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With its appropriate anagram title Warm Voices Rearranged: Anagram Record Reviews presents a compendium of witty wordplay from the world of classic rock and pop music. There are almost six hundred entries arranged in order of artist. Both the artists' names and the titles of their albums are anagrammed to form apt criticisms of the pieces.

Brandan Kearney, a freelance writer and editor from New York, and Gregg Turkington are clearly masters of their art. A good many of the anagrams in this book are wonderfully accurate in relation to the artists and albums anagrammed.

Virtually every record review in the volume is negative but the authors explain that this is not their fault: "There is much to be said for the view of some sculptors, that their effort is not to shape a block of marble into a man, but to release the man trapped within the stone. Anagrams are not much different; one’s task is not to create, but to find something that already exists." In fact, I came across just one positive criticism in the entire book: Pablo Cruise: "Out of Our Hands" = A fabulous hero's production!

Here is a taster of some of the more damning anagram record reviews:

  • Bad Religion: "Suffer"
       Boring frauds, I feel.
     
  • Blind Melon's "Nico"
       Billions condemn.
     
  • Blood Sweat and Tears: "Three"
       To a sewer, rotten baldheads!
     
  • David Bowie: "Heroes"
       Do beware his video.
     
  • Genesis drummer Phil Collins' solo hit "Face Value"
       So, this foul gremlin evildoer cheapens all music.
     
  • Eminem: "The Slim Shady LP"
       Simply he's the male mind.
     
  • Enya: "The Celts"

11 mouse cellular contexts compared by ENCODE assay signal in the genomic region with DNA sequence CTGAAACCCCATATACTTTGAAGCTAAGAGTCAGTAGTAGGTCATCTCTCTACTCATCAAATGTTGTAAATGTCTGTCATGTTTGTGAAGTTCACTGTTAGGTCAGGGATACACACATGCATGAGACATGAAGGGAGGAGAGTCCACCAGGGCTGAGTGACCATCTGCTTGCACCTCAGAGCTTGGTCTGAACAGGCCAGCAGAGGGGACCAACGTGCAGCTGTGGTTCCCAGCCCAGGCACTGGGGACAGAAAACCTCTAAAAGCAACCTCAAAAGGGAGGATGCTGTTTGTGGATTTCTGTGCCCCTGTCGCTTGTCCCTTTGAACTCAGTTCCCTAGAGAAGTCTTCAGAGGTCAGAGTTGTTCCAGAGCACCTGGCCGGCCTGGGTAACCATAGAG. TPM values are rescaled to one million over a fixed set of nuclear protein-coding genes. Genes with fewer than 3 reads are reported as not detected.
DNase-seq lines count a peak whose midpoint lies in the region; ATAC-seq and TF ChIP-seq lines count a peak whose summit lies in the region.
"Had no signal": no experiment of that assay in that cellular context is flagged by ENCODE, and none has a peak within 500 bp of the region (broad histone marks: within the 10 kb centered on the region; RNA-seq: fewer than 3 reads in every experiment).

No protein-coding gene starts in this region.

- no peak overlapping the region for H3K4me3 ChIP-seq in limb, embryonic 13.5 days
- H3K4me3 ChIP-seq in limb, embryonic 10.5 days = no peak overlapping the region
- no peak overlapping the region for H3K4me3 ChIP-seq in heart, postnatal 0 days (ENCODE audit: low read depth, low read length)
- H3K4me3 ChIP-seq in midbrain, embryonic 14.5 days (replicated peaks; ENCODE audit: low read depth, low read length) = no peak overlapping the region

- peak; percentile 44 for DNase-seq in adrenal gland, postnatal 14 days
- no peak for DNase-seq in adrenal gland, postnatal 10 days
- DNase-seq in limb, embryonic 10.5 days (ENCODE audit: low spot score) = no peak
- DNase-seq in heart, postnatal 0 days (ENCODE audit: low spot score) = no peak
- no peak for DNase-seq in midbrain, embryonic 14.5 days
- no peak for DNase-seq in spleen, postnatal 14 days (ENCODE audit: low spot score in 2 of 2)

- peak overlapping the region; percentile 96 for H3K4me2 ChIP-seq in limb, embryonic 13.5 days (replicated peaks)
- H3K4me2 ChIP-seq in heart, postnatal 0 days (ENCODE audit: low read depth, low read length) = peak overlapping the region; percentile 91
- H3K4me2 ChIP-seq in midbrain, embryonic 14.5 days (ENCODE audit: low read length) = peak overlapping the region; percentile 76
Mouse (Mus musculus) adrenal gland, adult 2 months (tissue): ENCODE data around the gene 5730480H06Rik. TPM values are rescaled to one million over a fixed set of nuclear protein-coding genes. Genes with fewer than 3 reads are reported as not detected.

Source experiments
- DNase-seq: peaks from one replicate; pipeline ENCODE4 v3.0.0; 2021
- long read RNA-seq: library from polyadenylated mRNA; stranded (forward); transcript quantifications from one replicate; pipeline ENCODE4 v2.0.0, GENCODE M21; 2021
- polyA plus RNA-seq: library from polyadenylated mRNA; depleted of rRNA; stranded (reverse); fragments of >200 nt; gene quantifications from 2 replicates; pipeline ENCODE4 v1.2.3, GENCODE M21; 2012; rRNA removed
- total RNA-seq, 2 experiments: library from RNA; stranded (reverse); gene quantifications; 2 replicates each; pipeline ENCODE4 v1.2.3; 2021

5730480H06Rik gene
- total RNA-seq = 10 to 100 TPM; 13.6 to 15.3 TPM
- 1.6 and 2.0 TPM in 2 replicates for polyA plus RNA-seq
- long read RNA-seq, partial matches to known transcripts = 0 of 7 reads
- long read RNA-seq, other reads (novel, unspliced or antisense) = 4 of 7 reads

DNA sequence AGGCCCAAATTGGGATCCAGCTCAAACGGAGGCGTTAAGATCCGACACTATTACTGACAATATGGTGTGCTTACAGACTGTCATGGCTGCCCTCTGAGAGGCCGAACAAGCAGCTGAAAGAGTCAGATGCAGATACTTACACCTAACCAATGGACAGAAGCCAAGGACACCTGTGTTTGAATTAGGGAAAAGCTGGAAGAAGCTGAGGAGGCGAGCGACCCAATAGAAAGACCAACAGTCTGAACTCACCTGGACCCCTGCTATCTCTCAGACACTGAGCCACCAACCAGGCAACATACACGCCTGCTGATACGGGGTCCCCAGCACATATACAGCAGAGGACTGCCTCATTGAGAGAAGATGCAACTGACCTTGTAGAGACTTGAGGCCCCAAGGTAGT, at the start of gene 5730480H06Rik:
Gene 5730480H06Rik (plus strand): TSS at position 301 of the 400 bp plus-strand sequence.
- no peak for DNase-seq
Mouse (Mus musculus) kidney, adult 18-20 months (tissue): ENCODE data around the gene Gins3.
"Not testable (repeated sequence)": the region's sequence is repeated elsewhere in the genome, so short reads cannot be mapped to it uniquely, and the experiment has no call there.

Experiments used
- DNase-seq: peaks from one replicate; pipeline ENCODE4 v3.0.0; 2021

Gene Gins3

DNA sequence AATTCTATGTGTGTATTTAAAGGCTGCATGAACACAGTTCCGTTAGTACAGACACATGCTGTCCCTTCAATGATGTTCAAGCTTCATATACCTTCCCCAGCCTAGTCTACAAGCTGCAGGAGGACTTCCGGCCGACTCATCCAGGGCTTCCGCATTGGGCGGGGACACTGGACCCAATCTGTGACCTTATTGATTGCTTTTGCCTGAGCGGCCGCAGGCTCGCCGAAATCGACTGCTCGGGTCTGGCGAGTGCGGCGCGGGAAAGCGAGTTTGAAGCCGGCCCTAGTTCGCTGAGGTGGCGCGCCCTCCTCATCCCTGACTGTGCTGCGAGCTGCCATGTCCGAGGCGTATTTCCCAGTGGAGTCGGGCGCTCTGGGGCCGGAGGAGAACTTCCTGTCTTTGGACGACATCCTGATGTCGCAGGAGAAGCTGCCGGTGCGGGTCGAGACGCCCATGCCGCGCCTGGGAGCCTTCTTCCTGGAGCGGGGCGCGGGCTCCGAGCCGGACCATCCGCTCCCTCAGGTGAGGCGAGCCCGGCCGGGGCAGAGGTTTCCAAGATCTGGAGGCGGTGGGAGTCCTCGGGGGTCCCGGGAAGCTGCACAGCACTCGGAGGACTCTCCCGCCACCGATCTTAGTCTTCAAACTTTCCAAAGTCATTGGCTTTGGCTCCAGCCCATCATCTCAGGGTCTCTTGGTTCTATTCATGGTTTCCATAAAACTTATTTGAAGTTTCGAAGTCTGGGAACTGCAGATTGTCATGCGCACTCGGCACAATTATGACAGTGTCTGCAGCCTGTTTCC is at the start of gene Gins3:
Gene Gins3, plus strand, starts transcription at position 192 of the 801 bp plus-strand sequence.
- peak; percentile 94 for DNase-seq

Cheesy talent.
     
  • Genesis: "We Can't Dance"
       Incandescent sewage.
     
  • Jethro Tull's "This Was"
       At worst, just hellish.
     
  • Lard: "Pure Chewing Satisfaction"
       This repugnant cowardice fails.
     
  • Joni Mitchell's "Mingus"
       Is not much... slim jingle.
     
  • Oasis: "Definitely Maybe"
       It's noise, by a deaf limey.
     
  • Procol Harum's "A Salty Dog"
       Ghastly malodorous crap.
     
  • UK's Spice Girls: "Forever"
       Sick of u, perverse girls!
     
  • Neil Young: "Live Rust"
       Ugly, virulent noise.

There is even a three-way anagram. Missing Persons released a CD in 1995 entitled Spring Session M, an anagram of the band's name. Kearney and Turkington offer the anagram review Missing Persons: "Spring Sesion M" = No! Grimness on grimness! Piss! Piss!

The foreword of the book gives an interesting view of anagrams and their mystical connections. All in all this is an entertaining read, perfect for dipping into when you need a laugh. It's a must for any lover of words or music.

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